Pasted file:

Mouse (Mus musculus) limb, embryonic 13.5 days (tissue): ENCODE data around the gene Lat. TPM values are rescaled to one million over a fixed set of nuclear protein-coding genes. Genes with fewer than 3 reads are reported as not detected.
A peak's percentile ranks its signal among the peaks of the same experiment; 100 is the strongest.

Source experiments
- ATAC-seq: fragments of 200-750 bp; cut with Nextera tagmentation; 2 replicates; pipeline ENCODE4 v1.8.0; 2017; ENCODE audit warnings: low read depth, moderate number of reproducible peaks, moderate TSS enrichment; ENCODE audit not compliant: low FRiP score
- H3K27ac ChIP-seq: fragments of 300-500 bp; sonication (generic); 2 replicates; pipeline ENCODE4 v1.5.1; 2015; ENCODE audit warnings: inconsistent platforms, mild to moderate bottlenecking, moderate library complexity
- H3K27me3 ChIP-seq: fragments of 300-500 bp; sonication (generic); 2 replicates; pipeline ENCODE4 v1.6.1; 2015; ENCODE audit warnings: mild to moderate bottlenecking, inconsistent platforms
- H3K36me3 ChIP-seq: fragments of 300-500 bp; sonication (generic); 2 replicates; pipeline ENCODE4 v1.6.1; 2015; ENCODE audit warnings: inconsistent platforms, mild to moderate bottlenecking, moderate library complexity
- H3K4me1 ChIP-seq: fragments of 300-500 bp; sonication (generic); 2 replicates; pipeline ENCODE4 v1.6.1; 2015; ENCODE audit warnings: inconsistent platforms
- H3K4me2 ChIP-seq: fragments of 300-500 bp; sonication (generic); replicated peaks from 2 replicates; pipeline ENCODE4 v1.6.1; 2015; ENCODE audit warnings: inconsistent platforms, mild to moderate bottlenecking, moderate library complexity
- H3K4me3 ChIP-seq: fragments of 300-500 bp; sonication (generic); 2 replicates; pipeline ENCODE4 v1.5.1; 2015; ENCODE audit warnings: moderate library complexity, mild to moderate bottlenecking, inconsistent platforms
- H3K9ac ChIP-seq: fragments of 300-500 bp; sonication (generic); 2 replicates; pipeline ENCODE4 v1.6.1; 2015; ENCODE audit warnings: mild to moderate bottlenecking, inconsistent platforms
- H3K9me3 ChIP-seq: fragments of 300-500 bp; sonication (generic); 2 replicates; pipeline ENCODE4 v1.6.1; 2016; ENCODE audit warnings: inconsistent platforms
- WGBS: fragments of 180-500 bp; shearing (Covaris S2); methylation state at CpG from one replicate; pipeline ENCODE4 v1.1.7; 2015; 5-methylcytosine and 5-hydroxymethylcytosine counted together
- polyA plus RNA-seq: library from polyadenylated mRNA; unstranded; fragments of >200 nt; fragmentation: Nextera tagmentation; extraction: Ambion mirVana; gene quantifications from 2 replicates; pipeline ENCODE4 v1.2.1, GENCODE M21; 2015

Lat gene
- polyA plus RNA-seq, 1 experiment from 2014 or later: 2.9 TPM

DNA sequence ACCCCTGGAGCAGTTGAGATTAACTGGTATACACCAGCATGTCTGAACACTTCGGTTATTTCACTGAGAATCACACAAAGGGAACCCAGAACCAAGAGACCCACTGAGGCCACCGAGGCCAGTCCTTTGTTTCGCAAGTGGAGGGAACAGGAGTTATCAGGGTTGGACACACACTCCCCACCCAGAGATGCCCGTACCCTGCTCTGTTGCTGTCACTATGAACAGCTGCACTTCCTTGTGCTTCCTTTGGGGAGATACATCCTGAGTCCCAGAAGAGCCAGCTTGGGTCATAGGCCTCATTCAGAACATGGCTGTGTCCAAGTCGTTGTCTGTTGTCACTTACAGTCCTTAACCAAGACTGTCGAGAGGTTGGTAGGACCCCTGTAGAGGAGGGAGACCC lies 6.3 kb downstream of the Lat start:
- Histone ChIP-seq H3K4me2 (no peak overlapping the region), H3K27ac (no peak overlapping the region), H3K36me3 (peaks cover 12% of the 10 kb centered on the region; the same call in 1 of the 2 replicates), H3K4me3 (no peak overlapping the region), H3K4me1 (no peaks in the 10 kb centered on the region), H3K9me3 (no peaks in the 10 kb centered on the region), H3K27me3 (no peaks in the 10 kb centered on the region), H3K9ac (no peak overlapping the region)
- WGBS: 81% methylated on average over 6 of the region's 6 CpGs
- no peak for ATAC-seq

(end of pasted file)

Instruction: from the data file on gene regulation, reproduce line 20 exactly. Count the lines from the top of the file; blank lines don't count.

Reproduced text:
- no peak for ATAC-seq